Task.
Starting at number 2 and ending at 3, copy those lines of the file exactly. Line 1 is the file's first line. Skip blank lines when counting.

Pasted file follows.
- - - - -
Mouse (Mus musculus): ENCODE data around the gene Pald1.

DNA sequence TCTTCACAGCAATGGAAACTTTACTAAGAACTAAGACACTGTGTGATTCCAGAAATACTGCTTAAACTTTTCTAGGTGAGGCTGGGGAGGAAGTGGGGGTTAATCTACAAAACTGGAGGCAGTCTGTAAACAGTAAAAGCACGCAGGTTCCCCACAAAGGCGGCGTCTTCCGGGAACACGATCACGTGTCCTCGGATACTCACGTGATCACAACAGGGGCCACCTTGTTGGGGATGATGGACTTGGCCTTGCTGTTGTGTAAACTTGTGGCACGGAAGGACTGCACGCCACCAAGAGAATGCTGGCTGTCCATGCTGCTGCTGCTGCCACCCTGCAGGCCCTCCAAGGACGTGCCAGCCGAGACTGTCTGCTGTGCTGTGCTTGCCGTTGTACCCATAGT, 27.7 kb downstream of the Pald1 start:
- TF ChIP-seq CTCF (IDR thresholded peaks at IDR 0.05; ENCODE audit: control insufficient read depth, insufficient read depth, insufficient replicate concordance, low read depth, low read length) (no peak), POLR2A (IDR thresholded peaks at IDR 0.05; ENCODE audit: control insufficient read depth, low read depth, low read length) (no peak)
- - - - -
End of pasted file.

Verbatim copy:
DNA sequence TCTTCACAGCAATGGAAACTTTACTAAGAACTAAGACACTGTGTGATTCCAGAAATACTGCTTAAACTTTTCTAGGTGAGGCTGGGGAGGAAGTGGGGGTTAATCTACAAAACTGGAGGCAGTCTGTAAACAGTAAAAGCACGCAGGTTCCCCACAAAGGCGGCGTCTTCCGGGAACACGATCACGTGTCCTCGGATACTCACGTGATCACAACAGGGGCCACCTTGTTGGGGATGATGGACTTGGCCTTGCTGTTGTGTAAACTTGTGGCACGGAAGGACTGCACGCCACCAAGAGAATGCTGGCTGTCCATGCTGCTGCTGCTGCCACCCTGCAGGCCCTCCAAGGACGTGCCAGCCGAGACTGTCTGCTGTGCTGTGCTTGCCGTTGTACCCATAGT, 27.7 kb downstream of the Pald1 start:
- TF ChIP-seq CTCF (IDR thresholded peaks at IDR 0.05; ENCODE audit: control insufficient read depth, insufficient read depth, insufficient replicate concordance, low read depth, low read length) (no peak), POLR2A (IDR thresholded peaks at IDR 0.05; ENCODE audit: control insufficient read depth, low read depth, low read length) (no peak)